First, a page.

His plays are brilliant… and immature. The man died at twenty nine. If I’d died at twenty nine, I’d have left behind a lot of belly-button gazing. Which he by and large did, even if set in incredibly innovative and complex forms. In some other world maybe he lived to be the greatest playwright humanity has ever known. Or maybe he died old and bitter, his brain eaten-out by alcohol. Who knows?
Heck we don’t even know his sexual orientation. Yes, there are glimmers in his plays and in the poems he seems to have a stronger feel for the male body, but honestly, for a long time I drew females better than males, because I KNOW the female body better, for obvious reason that I have one. In the same way, he was largely raised in a male environment. Was he gay? Who the heck knows? That’s maybe the way to bet, but I’d like to point out that while we can raise several likelies for Shakespeare’s same-sex dalliance – whether it happened or not – we hit a stone wall with Marlowe. Yes, there are possible, but there was no actual gossip at the time recorded anywhere.
Shakespeare seems a little more informed than the common herd when he reprises the cause of death of Marlowe in Twelfth night, seeming to allude to it both with “Great reckoning in a small room” (yes, I know it also has an off color meaning. Come on guys, this is Shakespeare. Do try to keep up. But Marlowe was killed in a fight over the reckoning – supposedly.) and with “Men have died and the worms have eaten them, but not for love” – since popular opinion attributed Marlowe’s death to a fight over a “bawd.”
He’s better than Manfred for obvious reasons. He’s been buried longer (and someone built a church tower over his grave) which means that the parts have transmuted and there are various forms of the parts of his character that I can take and use.
Does that sound repulsive? Well, it feels repulsive. This is why I worry.
It’s more obvious with the Red Baron, of course. He and I lived in the same century, even if he was at the beginning and I came in at the middle. He’s somehow more real. And I worry “So, I’m going to make him a dragon shifter. Oh, my Lord, what would he think of that? He’d hate it like poison. But then he’d probably hate me like poison, anyway.”
Does that mean I’m not going to do it? Oh, pfui. Manfred has stayed dormant at the back of my head for years, but I made the mistake of writing a short story set in the Magical British Empire world, in which shifters are forbidden on penalty of death and in which he is a dragon shifter.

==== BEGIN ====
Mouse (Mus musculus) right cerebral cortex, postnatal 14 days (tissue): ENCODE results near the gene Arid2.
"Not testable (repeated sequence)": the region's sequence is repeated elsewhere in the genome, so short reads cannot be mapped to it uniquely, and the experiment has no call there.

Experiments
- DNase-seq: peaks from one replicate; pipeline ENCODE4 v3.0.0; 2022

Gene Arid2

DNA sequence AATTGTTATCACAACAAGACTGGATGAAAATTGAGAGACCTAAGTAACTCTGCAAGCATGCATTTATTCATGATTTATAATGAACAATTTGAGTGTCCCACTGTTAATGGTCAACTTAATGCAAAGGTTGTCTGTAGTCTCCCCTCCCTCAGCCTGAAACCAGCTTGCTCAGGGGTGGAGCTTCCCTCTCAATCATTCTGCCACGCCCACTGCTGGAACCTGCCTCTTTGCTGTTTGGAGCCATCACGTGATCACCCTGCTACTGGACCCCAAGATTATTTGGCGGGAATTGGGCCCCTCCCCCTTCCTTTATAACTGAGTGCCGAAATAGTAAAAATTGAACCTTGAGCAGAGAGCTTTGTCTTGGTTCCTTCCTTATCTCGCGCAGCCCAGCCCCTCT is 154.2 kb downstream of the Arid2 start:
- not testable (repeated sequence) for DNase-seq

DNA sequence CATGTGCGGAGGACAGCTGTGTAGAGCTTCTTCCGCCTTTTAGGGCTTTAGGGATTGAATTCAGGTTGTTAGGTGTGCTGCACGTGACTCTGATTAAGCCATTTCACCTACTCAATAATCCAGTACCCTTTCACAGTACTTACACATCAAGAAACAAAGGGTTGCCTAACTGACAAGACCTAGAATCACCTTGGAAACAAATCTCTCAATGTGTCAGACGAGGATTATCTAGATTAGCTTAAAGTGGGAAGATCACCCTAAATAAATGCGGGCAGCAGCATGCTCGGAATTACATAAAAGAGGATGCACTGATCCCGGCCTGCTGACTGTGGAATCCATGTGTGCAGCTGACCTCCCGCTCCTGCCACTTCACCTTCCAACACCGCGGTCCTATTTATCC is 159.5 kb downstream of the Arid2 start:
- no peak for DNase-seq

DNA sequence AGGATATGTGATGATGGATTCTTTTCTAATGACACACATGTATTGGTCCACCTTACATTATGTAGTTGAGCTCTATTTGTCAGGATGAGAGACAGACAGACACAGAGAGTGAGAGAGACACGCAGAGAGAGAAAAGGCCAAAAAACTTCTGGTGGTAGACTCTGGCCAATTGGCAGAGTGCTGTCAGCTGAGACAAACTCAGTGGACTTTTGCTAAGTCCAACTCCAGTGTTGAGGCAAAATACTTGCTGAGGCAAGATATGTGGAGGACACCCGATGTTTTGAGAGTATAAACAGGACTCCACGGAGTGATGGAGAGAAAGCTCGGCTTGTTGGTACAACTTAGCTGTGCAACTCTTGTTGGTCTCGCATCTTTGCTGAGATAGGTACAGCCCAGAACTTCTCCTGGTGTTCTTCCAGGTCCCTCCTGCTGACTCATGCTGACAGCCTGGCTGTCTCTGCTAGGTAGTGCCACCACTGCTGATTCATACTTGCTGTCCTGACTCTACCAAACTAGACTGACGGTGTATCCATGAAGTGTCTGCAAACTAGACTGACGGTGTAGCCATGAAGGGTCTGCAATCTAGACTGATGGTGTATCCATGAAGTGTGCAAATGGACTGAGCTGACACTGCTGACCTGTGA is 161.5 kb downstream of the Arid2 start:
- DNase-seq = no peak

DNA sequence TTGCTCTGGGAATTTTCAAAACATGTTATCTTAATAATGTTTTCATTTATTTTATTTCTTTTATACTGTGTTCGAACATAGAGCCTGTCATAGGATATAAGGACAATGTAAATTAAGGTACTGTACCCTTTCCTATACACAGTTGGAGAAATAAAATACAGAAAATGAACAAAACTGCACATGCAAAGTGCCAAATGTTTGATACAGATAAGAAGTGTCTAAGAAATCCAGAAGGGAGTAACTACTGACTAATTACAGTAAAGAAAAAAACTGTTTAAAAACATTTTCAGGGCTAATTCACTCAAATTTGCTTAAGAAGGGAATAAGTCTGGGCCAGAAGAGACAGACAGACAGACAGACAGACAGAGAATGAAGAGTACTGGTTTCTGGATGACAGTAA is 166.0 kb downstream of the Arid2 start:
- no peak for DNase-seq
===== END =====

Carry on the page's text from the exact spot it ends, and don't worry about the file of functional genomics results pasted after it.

Having done that, he’s now alive and kicking.
There is the delicious contradiction of the setup. There is the Red Baron as he was, disciplined, prudish, almost too strait-laced for words (he used to scold his men for unbuttoning their collars while in the officer’s mess.) And there is the shifting, when he becomes a beast he can’t control, a thing that is, by nature – by existing – forbidden and which in this world as it’s set up makes him both despised and hunted, and a creature that is outside human rules.
Then there is the mess of WWI – people who have been hiding their shifter nature for years, people who have been living quietly and staying away from temptation in the form of eating humans, are crammed and shoved in the trenches, and incidents will happen – on both sides. Hence the magical police develops an MP branch and, well…
Then there are the shifter laws themselves – I discovered when writing the short story that all civilized nations kill shifters. Which is why the US isn’t civilized. It has guarantees against “crimes of birth” in its constitution. So it got a lot of shifter immigrants and it is rumored that the entire continent goes nuts. (Lewis and Clark were dragon and wolf, I mean everyone knows that. There is no proof, btw, that Lincoln was a werewolf, but there are suspicions.) You can see that when the US joins the war, things will get even more interesting. I can see this as a series of books…
And there is the fact that Manfred finds a way to put his “deformity” to use by creating a were dragon fighting force. Everyone in the flying circus is a dragon shifter…
Would Freiherr von Richthofen be heartily upset? Well, probably. But the novel will get written right after Through Fire (the next one of the Earth revolution.) And then if Baen wants it, it goes to Baen. If not, it will come out from Goldport, right after the Author’s Cut of the Magical British Empire trilogy.
I’m a writer. I can’t help falling in love with bits and pieces of people’s biography. And it’s not always practical to just make them imaginary.
The subjects might not like it, but eh – first, they’re dead. Second, it’s their fault for being fascinating.
Shut up and give me that shovel.
The story starts:
Freiherr Manfred Albrecht von Richthofen knew he’d fallen into a trap as he came out of the lake with the boar in his jaws.